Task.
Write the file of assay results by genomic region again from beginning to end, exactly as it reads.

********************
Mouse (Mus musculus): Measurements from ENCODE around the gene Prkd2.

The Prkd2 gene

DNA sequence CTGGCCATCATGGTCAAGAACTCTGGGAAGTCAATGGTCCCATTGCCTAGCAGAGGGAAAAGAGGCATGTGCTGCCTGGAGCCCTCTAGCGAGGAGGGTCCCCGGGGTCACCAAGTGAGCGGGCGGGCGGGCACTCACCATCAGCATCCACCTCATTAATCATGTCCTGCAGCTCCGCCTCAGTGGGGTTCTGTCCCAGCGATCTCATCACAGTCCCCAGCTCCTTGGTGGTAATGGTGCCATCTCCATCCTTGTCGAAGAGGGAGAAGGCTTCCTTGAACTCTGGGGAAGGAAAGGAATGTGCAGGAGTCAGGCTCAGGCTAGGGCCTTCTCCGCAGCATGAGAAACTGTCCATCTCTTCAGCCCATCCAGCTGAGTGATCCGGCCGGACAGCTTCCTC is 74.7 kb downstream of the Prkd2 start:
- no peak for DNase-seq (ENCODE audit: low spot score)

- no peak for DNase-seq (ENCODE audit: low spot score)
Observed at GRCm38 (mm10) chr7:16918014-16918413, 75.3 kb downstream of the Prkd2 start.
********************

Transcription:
Mouse (Mus musculus): Measurements from ENCODE around the gene Prkd2.

The Prkd2 gene

DNA sequence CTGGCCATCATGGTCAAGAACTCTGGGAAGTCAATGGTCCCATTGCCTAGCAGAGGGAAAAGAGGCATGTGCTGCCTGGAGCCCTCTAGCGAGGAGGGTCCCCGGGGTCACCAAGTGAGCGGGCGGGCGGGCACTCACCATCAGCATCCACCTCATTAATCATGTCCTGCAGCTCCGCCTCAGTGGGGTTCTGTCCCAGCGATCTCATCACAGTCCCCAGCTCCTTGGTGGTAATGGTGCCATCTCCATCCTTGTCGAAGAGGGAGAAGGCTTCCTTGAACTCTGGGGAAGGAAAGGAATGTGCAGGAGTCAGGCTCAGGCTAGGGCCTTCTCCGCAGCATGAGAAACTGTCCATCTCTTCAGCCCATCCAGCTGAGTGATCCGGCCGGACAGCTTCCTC is 74.7 kb downstream of the Prkd2 start:
- no peak for DNase-seq (ENCODE audit: low spot score)

- no peak for DNase-seq (ENCODE audit: low spot score)
Observed at GRCm38 (mm10) chr7:16918014-16918413, 75.3 kb downstream of the Prkd2 start.